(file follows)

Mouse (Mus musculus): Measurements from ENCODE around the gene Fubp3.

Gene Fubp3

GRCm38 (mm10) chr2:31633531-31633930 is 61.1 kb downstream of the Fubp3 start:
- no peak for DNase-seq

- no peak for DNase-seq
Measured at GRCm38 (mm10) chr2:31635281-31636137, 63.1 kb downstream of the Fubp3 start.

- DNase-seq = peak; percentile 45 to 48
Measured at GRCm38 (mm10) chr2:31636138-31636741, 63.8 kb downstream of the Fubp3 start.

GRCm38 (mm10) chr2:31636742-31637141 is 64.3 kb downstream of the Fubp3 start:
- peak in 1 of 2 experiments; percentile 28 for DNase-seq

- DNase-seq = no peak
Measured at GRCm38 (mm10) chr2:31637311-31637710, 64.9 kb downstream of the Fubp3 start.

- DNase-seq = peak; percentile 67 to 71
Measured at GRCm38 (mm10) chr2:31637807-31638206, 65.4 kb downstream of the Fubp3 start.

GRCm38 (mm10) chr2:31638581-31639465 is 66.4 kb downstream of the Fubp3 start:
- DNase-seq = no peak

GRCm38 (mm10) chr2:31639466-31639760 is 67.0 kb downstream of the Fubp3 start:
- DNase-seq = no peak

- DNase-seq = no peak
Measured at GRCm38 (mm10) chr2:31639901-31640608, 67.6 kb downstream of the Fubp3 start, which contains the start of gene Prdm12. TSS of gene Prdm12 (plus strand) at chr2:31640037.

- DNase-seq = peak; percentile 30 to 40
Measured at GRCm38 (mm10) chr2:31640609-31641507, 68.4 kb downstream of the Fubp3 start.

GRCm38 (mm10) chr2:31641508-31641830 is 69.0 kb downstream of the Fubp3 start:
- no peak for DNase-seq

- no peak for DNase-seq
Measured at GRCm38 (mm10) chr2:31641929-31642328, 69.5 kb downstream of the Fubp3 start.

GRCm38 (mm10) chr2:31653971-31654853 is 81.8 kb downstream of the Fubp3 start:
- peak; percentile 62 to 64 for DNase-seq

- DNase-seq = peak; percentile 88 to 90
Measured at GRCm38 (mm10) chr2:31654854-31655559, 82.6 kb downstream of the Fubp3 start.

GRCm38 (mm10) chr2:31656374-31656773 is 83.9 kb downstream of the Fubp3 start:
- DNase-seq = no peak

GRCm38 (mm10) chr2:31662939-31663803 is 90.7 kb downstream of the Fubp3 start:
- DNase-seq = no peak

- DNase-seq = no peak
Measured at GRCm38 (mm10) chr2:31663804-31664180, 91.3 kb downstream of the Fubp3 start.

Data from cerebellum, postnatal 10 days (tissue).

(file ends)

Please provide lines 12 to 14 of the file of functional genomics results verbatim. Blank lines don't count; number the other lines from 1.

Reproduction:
Measured at GRCm38 (mm10) chr2:31637311-31637710, 64.9 kb downstream of the Fubp3 start.

- DNase-seq = peak; percentile 67 to 71
Measured at GRCm38 (mm10) chr2:31637807-31638206, 65.4 kb downstream of the Fubp3 start.